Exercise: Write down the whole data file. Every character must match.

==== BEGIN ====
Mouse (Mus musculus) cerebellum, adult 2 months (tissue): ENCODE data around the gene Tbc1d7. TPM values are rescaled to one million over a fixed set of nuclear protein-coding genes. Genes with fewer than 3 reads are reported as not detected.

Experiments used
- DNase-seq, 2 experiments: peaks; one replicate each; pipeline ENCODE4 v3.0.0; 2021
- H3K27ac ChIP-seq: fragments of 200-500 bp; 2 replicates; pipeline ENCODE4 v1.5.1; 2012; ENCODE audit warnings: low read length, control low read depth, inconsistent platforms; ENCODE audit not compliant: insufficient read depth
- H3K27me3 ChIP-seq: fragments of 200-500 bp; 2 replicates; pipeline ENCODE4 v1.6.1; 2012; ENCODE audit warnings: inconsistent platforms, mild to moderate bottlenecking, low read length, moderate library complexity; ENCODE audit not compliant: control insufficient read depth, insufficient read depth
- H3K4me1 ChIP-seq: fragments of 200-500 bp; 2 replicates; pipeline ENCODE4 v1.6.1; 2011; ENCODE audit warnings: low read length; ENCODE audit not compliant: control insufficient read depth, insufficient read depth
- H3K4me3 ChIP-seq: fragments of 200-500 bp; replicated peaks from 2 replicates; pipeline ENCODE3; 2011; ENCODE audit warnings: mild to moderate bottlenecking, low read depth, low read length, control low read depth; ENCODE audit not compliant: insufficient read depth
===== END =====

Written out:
Mouse (Mus musculus) cerebellum, adult 2 months (tissue): ENCODE data around the gene Tbc1d7. TPM values are rescaled to one million over a fixed set of nuclear protein-coding genes. Genes with fewer than 3 reads are reported as not detected.

Experiments used
- DNase-seq, 2 experiments: peaks; one replicate each; pipeline ENCODE4 v3.0.0; 2021
- H3K27ac ChIP-seq: fragments of 200-500 bp; 2 replicates; pipeline ENCODE4 v1.5.1; 2012; ENCODE audit warnings: low read length, control low read depth, inconsistent platforms; ENCODE audit not compliant: insufficient read depth
- H3K27me3 ChIP-seq: fragments of 200-500 bp; 2 replicates; pipeline ENCODE4 v1.6.1; 2012; ENCODE audit warnings: inconsistent platforms, mild to moderate bottlenecking, low read length, moderate library complexity; ENCODE audit not compliant: control insufficient read depth, insufficient read depth
- H3K4me1 ChIP-seq: fragments of 200-500 bp; 2 replicates; pipeline ENCODE4 v1.6.1; 2011; ENCODE audit warnings: low read length; ENCODE audit not compliant: control insufficient read depth, insufficient read depth
- H3K4me3 ChIP-seq: fragments of 200-500 bp; replicated peaks from 2 replicates; pipeline ENCODE3; 2011; ENCODE audit warnings: mild to moderate bottlenecking, low read depth, low read length, control low read depth; ENCODE audit not compliant: insufficient read depth